International journal of cardiology

The protective role of hydrogen sulfide in myocardial ischemia-reperfusion-induced injury in diabetic rats.

PMID 21316771


Hydrogen sulfide (H(2)S) displays anti-inflammatory and cytoprotective activities to attenuate myocardial ischemia-reperfusion (MIR)-induced injury, but its role in MIR in diabetics is not known. This study was undertaken to investigate whether H(2)S plays a protective role in MIR in diabetic rats. Diabetes was induced by streptozocin in Wistar rats, which were subjected to myocardial ischemia by blocking the left circumflex artery for 30 min, followed by 2h reperfusion. dl-propargylglycine (PAG) and sodium hydrosulfide (NaHS) were administered to the rats to investigate their effects on severity of MIR-induced injury. Diabetic rats had smaller myocardial infarct sizes and higher serum levels of H(2)S (both P < 0.05) than non-diabetics when they underwent MIR. MIR significantly increased the serum level of H(2)S (49.5 ± 7.1 μM), H(2)S-synthesizing activity (7.4 ± 1.6 nmol/mg) and the myocardial infarct size (44.0 ± 7.2%), compared with sham-operated diabetic rats (21.7 ± 2.1 μM, 0.15 ± 0.4 nmol/mg and 1.2 ± 0.4%, respectively). Administration of NaHS increased the H(2)S level (65.8 ± 6.9 μM) and had little effect on H(2)S production activity (6.5 ± 2.2 nmol/mg), while PAG reduced both the H(2)S level (29.2 ± 5.0 μM) and H(2)S-synthesizing activity (2.2 ± 1.8 nmol/mg). NaHS significantly reduced the myocardial infarct size (31.2 ± 4.7%), inhibited the production of lipid peroxidation, MPO activity, and cell apoptosis, and downregulated expression of caspase-3, Fas, FasL, and TNF-α, which had been elevated by MIR, while PAG further increased the myocardial infarct size (58.3 ± 5.9%), and displayed opposite effects. The study indicates that H(2)S may play a protective role in MIR-induced myocardial injury in diabetics by its anti-apoptotic, anti-oxidative and anti-inflammatory activities.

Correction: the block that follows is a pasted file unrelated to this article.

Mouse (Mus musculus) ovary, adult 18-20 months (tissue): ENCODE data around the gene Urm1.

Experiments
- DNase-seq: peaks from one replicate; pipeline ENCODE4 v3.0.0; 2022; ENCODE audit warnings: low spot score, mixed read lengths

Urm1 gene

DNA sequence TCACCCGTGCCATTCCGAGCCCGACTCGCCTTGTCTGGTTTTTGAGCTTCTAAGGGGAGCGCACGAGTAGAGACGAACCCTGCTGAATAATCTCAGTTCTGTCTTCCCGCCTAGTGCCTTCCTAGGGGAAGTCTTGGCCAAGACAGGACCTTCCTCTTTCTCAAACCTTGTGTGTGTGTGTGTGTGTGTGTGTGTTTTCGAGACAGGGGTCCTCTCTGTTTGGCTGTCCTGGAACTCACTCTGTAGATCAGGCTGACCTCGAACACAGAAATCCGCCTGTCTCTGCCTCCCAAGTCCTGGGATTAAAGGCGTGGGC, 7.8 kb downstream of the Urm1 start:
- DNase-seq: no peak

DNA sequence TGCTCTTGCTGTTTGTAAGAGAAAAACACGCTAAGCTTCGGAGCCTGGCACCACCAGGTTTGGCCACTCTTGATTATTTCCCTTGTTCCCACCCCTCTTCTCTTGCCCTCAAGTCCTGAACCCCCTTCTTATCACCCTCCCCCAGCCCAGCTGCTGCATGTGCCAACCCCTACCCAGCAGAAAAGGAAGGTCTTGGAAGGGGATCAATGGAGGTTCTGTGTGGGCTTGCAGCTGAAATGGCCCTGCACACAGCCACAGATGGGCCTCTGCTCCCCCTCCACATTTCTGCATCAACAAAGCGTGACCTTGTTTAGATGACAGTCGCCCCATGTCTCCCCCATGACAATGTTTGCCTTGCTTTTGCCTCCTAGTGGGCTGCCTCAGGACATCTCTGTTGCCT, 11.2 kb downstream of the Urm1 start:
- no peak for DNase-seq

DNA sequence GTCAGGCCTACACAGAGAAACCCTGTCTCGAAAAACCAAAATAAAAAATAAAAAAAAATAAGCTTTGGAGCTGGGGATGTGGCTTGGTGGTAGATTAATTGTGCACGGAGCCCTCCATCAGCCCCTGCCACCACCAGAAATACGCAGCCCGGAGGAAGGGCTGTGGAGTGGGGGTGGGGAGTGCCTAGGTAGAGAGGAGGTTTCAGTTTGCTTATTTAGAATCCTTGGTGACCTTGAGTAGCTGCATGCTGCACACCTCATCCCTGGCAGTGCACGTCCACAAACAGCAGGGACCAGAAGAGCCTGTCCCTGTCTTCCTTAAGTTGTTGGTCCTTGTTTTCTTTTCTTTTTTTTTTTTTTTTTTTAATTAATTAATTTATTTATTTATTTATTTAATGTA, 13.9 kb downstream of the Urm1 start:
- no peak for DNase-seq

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L-C-Propargylglycine, ≥99.0% (TLC)